I set up the kelly kettle, lit a fire and made some freshly brewed coffee to watch the sunrise with. Life was nothing short of perfection in that moment. I had no luxuries at my disposal, I was sleep deprived and on my own but nature was taking centre stage and doing a pretty good job of filling me with joy. I later got talking to two photographers who had camped overnight on the beach in order to do a time lapse video of sunrise. I suddenly felt lucky to have had the limited insulation of the van walls to protect me from the elements last night. In contrast, they had woken up with frost on their sleeping bags but insisted that the photos of the Milky Way over Durdle door had made it worthwhile, I didn't disagree. I admired their commitment to capturing the poetry of mother nature. Their instagram handles are @bothhemispheres and @mattiabicchi if you want to check them out.
I didn't have long there before I had to make the hike back up the cliffs to my car. I arrived at my car out of breath but finally warm. I took one last look at the horizon and jumped back into the drivers seat to drive an hour to my cooking course.
I drove through country roads lined with wild garlic and finally arrived at the Pythouse Kitchen Gardens, the venue for my course. I walked under the arch, through the vegetable garden and down into the apple orchards to see a roaring fire in the midst of sweet smelling apple blossoms.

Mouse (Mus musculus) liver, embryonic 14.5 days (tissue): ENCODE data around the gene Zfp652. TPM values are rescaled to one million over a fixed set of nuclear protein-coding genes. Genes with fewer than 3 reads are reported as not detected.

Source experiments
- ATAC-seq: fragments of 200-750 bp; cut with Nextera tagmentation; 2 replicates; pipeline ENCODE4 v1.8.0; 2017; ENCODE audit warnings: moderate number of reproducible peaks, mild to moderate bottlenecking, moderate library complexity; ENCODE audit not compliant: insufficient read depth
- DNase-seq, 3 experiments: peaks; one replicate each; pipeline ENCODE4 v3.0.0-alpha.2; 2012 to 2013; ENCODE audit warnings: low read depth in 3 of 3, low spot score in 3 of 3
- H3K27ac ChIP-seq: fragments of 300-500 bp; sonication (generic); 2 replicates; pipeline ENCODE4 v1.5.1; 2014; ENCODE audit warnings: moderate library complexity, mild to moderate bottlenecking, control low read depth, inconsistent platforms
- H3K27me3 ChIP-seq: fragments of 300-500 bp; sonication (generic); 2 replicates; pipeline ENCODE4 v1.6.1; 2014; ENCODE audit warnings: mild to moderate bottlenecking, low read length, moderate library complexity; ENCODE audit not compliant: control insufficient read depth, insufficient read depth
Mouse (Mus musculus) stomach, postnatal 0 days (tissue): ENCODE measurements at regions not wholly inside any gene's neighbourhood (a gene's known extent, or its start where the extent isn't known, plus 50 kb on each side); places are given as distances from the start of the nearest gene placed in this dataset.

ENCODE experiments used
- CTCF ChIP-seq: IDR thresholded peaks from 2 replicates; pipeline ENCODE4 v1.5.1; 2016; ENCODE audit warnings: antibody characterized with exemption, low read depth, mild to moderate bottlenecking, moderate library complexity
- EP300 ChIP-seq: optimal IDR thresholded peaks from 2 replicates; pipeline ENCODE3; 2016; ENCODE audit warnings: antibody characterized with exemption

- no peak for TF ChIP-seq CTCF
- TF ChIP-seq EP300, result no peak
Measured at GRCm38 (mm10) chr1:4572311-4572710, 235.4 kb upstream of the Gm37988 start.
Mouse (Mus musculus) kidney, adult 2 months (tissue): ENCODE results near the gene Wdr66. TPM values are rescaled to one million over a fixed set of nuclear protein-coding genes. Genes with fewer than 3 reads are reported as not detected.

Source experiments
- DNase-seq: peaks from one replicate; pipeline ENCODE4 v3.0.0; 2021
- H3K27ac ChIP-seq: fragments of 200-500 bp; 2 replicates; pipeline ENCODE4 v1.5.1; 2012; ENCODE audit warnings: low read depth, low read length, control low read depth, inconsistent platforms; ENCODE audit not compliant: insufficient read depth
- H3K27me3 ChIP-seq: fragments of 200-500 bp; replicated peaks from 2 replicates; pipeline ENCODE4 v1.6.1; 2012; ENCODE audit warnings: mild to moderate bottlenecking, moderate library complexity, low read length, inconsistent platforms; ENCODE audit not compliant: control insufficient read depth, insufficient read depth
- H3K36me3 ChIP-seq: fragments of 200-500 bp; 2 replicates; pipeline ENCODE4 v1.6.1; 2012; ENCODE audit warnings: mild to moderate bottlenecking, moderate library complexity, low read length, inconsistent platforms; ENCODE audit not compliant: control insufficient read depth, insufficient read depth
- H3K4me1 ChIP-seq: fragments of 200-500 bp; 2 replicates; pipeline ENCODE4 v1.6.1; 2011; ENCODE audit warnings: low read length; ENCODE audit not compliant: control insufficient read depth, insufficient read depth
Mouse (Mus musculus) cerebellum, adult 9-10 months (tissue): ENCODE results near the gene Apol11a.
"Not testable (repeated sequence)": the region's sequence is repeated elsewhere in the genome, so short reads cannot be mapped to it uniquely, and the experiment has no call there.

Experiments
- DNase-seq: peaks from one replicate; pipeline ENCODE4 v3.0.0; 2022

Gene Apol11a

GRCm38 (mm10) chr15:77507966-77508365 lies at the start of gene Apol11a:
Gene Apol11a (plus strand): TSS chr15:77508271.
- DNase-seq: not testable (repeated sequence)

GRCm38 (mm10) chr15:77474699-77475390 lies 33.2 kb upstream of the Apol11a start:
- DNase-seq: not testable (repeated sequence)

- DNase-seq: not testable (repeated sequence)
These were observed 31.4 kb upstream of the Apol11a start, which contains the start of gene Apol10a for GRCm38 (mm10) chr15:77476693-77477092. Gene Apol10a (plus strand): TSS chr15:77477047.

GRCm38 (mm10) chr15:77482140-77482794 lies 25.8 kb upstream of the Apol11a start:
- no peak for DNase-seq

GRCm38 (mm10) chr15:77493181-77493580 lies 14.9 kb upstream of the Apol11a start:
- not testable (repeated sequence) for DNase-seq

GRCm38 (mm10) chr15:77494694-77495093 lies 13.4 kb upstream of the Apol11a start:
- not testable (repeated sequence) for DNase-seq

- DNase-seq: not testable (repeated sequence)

Throughout the day, Tom, our host (@countryfirekitchen on instagram), lead us through a series of hands on demos that taught us about different cuts of meat, how to attach them to the metal crosses, the different cooking times for each meat, dynamics of fire cooking and lots of other helpful hints and tips that will help me recreate this scene when I get back to Cornwall.
At the end of the day we got to sample all the different cuts of meats and fish we had been cooking all day over the fire. The lamb was the pièce de résistance which has been over fire for about 7 hours. The overwhelming feature of everything we sampled was how juicy and succulent it was. This slow style of cooking preserves all the juices, tenderises the meat and enhances the flavour. It was northing short of sensational.
I couldn't recommend a course with Tom enough, I learnt so much from his wisdom and humility around the fire. If you're interested in finding out more about him and his asado cooking equipment that he designs and sells, check out www.argentiniancross.com or follow him on instagram @countryfirekitchen
The overriding lesson from these two different experiences of the day was that slow and impractical wins the day. Yes, it would have been easier to book a hotel next to my course rather than sleep in the van but I wouldn't have got to feel the stillness of sunrise, experience a new place in its natural state rather than full of tourists in the mid day sun, or have the conversations that I had with the photographers on the beach. And Yes, it would certainly have been easier and quicker to cook the meat in an oven but would it had been as juicy, and would I have had the time to really get to know all the people who sat around the fire with me, would we all have got to appreciate the beautiful surrounding of the Pythouse Kitchen Gardens, and would I have spotted the adjacent fields full of wild garlic that took me another little wild foraging expedition of my own? Probably not.
Slowness makes way for beauty and inspiration yet much of our lives are geared up for convenience and speed. I wonder what joys these 'conveniences' are stealing from us. How could you make more room for slow moments in your life?
Love Hails x